The entrance hall, in the centre of the building, provides access to a vast function room, with a kitchen and a room, given over to the sale of local produce. A two-flight, wooden stairway, dating from the 18th century, goes upstairs. Guest bathroom and toilet facilities are nearby.
The floors are covered with old square terracotta tiles; the walls are painted or covered with oak wood panelling as in the boutique. It also has a white marble fireplace.

First floor
Some of the upstairs rooms have sloping ceilings. This level comprises a wide central landing providing access to two vast bedrooms, with their bathrooms and separate toilets; each spanning 50 m².
Similarly decorated, they have gloss painted ceilings and wallpaper on the walls. The bedrooms are carpeted whilst the bathrooms are tiled.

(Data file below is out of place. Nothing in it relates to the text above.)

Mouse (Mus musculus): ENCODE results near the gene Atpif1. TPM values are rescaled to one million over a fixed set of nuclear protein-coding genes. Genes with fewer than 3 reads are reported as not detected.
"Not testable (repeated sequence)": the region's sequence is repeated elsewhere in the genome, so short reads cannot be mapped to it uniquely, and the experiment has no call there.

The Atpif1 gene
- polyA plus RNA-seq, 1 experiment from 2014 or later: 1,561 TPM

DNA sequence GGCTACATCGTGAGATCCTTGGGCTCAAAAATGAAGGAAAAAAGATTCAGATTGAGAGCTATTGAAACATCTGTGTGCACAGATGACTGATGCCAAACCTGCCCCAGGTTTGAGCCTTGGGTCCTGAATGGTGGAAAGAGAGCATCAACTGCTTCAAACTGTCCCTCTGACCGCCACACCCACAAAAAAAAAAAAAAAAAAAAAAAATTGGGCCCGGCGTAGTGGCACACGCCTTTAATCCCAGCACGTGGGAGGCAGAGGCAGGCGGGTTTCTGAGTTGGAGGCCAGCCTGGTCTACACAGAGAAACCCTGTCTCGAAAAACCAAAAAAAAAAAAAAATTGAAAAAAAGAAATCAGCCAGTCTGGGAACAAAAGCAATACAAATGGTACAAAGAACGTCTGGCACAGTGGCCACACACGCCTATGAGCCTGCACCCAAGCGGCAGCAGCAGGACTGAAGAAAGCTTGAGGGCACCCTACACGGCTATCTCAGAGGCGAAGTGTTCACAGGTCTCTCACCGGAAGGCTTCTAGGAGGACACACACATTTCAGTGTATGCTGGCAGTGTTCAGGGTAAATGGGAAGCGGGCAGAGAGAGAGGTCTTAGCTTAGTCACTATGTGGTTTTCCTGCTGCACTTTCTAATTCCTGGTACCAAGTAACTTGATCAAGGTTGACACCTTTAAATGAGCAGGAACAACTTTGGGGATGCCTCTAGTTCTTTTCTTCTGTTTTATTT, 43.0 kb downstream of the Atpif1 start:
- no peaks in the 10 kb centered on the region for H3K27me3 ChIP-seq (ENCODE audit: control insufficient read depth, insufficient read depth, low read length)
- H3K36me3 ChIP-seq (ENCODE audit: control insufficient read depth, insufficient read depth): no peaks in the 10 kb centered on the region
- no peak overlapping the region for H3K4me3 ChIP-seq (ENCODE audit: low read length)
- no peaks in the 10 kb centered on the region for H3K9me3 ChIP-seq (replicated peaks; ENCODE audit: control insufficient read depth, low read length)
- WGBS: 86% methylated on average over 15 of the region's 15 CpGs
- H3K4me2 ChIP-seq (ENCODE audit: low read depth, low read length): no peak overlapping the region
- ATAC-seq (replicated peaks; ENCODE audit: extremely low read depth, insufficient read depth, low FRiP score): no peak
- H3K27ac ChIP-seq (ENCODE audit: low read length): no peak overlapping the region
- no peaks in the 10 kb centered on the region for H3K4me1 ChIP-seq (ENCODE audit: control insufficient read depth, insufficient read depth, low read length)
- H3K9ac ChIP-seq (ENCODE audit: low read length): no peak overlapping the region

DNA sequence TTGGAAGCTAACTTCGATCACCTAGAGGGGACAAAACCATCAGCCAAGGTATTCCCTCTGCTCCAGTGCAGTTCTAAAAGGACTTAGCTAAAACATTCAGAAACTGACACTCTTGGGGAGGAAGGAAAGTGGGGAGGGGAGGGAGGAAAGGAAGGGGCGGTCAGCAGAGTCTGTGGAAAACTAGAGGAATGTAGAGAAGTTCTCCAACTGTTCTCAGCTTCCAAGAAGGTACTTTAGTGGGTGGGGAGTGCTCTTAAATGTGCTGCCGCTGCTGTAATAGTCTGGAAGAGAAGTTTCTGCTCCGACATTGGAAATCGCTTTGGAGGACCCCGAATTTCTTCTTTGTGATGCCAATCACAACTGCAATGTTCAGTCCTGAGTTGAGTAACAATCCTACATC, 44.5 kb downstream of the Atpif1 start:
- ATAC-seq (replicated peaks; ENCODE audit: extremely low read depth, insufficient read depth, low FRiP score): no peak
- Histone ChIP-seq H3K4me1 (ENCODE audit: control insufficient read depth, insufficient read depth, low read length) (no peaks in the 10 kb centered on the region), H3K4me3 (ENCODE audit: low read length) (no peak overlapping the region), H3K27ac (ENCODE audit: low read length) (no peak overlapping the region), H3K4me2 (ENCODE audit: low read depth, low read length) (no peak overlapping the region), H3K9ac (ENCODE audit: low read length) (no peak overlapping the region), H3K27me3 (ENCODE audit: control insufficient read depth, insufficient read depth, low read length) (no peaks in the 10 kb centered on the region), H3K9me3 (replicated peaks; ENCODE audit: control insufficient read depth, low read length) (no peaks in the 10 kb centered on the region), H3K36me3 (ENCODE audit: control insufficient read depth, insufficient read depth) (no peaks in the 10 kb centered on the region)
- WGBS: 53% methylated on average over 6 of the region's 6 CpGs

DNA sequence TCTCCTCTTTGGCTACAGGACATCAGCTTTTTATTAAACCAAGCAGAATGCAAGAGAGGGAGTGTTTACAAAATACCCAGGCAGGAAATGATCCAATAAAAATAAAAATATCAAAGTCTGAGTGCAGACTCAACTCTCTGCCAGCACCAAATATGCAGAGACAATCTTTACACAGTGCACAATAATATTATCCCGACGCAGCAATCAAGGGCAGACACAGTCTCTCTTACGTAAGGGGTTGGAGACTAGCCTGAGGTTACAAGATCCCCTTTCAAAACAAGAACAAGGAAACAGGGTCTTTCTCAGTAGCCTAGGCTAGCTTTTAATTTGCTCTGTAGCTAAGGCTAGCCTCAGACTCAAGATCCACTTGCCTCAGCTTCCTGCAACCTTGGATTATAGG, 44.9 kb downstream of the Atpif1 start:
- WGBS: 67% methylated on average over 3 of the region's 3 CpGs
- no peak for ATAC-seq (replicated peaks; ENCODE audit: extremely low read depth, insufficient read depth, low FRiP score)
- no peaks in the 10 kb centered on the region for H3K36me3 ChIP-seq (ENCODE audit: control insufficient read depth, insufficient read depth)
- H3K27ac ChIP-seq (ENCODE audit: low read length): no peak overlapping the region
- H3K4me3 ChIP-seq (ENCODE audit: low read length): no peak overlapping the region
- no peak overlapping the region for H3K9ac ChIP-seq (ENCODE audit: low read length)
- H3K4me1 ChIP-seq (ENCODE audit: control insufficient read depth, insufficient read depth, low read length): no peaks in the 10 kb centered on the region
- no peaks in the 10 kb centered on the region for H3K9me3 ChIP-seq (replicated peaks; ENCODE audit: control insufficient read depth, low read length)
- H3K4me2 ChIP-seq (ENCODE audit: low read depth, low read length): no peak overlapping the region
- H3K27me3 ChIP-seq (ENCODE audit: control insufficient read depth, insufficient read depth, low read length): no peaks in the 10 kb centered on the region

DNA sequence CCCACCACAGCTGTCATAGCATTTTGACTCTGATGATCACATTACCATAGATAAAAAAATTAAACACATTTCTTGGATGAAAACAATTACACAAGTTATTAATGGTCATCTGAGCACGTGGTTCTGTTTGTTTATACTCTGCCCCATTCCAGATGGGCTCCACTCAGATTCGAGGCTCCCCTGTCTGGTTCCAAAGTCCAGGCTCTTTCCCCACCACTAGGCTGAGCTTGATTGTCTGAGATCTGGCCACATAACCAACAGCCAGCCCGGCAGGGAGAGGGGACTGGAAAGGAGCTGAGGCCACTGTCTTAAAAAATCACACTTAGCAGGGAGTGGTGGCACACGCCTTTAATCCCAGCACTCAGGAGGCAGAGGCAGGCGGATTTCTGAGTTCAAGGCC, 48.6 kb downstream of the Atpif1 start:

The gardens

A variety of atmospheres has been created much to the delight of those taking a stroll. The old square farmyard, at the foot of the manor house, is planted with two-hundred year old trees. It is laid out around a central round pond which, together with the ducks and perennial plants, preserves its countrified air.
A pleasure garden has been laid out on the east and south sides of the manor house, with a clear view over the little valley below and with a small village on the horizon. The garden goes down to a spring-fed lake, with its brick surround and its decorative water-lilies.
Several other gardens, created some twenty years ago with pruned hornbeam hedges, adjoin the north side of the manor house. These include:
- a garden growing medicinal plants and herbs in true medieval tradition,
- a landscaped garden set out around two ornamental pools,
- a rose garden, created by Louis-Benech. Its ornamental pools featuring brick surrounds, fountains as well as pruned hedges and boxwood bushes,
- a small orchard,